Ghetto of Częstochowa

The Częstochowa Ghetto was a ghetto established by the Nazis in Poland occupied during World War II , to rally population Jewish . Located in the city of Częstochowa , 64 km north of Katowice , it occupied the eastern part of the city center, which coincided in part with the city’s ancient Jewish quarter.


The ghetto was founded on April 9, 1941 , by order of Stabshauptmann Richard Wendler . In addition to the Jews of Częstochowa, the ghetto concentrated the Jewish population of nearby towns and villages, such as Krzepice , Olsztyn , Mstów , Janów or Przyrów ; As well as groups of Jewish displaced persons from areas of Poland annexed to Germany.

Although the exact number of people who passed through the ghetto is difficult to establish, it probably had a population of around 40,000 at the time, and at its most populous moment, just prior to its liquidation, it had about 48,000 inhabitants. Most of the inhabitants of the ghetto were forced to work as slaves in the arms industry, especially in the former factory “Mettalurgy” , which had been taken by the German company HASAG.

The Nazis began to liquidate the ghetto on September 22, 1942 , the day after Yom Kippur , and they finished it on the night of October 7. The action was carried out by units SS German, with auxiliary Ukrainian and Latvian , under the command of Schutzpolizei Paul Degenhardt. The Jews were assembled in the Daszynski square and later the majority (40,000) were transported to the Treblinka extermination camp .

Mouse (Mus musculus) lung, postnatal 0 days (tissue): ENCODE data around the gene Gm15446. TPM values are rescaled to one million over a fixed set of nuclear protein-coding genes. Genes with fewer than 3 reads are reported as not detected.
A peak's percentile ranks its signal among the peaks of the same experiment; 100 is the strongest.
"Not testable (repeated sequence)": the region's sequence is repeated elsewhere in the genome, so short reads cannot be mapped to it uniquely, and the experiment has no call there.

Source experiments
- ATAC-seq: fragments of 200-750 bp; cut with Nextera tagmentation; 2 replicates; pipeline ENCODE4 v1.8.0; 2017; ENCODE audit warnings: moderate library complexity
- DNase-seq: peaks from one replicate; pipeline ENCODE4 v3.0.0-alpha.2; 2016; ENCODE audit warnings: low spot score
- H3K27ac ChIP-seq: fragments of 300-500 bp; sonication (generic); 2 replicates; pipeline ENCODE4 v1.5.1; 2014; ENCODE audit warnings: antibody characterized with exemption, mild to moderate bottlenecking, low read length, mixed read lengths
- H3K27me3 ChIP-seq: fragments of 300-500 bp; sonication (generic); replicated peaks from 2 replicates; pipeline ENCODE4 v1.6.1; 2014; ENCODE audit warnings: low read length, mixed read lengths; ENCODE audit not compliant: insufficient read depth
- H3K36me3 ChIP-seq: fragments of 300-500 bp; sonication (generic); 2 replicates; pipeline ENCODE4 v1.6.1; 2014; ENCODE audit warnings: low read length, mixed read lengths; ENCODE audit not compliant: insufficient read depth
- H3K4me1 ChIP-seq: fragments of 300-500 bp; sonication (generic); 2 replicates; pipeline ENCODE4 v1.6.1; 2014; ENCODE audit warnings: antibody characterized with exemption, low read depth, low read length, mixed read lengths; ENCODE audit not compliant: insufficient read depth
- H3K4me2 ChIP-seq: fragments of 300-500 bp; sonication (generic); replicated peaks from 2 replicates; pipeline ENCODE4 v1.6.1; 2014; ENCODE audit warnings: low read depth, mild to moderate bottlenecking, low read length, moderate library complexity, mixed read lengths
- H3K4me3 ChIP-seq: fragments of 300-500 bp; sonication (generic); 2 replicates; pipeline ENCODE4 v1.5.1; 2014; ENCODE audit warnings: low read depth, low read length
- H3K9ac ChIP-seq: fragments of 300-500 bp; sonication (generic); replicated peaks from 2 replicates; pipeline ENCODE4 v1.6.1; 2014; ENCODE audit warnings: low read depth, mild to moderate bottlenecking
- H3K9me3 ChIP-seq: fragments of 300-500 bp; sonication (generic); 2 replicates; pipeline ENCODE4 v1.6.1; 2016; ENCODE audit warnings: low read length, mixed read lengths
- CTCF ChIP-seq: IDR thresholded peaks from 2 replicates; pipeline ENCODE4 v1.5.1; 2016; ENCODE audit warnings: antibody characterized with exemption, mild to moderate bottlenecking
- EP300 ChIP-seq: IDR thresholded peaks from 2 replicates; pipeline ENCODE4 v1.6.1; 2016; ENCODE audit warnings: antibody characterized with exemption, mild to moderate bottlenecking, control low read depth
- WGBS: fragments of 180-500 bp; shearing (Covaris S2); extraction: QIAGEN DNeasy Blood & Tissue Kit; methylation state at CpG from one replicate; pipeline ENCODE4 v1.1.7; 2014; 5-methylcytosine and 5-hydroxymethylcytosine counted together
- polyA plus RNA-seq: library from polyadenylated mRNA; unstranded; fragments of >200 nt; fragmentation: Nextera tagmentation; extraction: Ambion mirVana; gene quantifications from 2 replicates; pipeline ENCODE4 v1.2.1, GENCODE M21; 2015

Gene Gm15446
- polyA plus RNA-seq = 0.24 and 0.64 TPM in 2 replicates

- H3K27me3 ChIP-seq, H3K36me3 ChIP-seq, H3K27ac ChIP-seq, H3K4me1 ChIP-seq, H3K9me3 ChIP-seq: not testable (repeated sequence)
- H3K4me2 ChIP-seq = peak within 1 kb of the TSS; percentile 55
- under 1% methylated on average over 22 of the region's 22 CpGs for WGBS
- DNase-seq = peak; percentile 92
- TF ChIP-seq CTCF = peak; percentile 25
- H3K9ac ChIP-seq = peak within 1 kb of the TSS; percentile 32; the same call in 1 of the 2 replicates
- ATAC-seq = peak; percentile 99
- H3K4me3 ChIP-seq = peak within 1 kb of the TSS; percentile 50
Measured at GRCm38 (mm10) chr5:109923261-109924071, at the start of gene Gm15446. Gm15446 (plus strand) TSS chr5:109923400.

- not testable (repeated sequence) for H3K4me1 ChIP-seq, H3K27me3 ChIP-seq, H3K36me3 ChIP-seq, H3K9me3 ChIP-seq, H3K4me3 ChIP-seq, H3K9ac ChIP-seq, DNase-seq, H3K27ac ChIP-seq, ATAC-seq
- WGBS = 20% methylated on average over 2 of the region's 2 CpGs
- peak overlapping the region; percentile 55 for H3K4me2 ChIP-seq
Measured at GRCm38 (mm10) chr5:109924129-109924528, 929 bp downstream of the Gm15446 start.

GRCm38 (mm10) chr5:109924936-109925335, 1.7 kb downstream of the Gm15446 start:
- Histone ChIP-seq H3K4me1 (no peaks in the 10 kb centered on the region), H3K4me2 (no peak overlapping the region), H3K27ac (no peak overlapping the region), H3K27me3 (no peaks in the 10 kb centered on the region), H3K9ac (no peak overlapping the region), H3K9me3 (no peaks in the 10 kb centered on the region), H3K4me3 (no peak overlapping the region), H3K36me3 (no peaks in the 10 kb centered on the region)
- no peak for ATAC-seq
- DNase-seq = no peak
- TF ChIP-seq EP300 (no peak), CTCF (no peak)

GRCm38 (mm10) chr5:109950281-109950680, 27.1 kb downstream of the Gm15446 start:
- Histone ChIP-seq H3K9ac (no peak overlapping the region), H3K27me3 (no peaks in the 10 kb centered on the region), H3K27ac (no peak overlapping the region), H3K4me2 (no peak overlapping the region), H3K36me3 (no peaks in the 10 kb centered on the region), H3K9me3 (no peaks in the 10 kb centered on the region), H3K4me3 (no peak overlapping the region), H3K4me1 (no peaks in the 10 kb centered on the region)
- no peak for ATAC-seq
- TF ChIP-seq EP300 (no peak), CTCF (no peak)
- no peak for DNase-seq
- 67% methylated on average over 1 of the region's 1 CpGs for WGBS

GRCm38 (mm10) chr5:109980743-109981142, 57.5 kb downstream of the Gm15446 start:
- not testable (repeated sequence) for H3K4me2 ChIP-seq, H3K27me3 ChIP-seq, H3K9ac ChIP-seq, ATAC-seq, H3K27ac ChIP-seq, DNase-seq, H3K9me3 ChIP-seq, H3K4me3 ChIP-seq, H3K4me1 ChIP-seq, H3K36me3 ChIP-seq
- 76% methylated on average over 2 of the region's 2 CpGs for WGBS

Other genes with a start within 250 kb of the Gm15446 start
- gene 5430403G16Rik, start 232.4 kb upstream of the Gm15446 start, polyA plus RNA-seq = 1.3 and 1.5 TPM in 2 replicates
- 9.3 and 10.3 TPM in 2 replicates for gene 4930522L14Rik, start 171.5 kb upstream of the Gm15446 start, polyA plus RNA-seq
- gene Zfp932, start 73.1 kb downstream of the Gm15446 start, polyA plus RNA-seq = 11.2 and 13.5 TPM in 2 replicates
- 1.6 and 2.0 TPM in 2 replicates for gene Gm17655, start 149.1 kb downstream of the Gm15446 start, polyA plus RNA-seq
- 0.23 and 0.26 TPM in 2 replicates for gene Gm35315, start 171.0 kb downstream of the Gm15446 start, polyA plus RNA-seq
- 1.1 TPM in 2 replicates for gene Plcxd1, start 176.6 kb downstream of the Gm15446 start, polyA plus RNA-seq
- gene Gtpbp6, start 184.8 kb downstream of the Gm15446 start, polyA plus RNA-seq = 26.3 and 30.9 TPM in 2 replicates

Those who survived the initial settlement, about 8,000, were located in the so – called “small ghetto” . In which a clandestine Jewish resistance group was organized, headed by Adam Wolberg and Mordechaj Zylberberg. When the Germans began moved from the last prisoners to death camps in 1943 , the organization began an uprising (the Rise of the ghetto of Częstochowa ). 1 When the Germans broke into their bunker Zylberberg committed suicide, ending the uprising the day after its beginning.

Los 3.900 sobrevivientes fueron encerrados en las instalaciones de la fábrica HASAG. Con el pasar del tiempo, el n´pumero de judíos confinados en la fábrica aumentó a 10.000, con la llegada de los últimos judíos del Gueto de Łódź y otros provenientes de campos de trabajo. En los primeros días de enero de 1945 la mitad de los judíos de Częstochowa fueron deportados. La ciudad fue liberada el 17 de enero de 1945 por los soviéticos, sobreviviendo 5.200 judíos que aun permanecían recluidos como esclavos de la fábrica HASAG.


  1. Back to top↑ Lubling, Yoram (2007). Twice-dead: Moshe Y. Lubling, the ethics of memory, and the Treblinka Revolt . Peter Lang. ISBN  9780820488158 .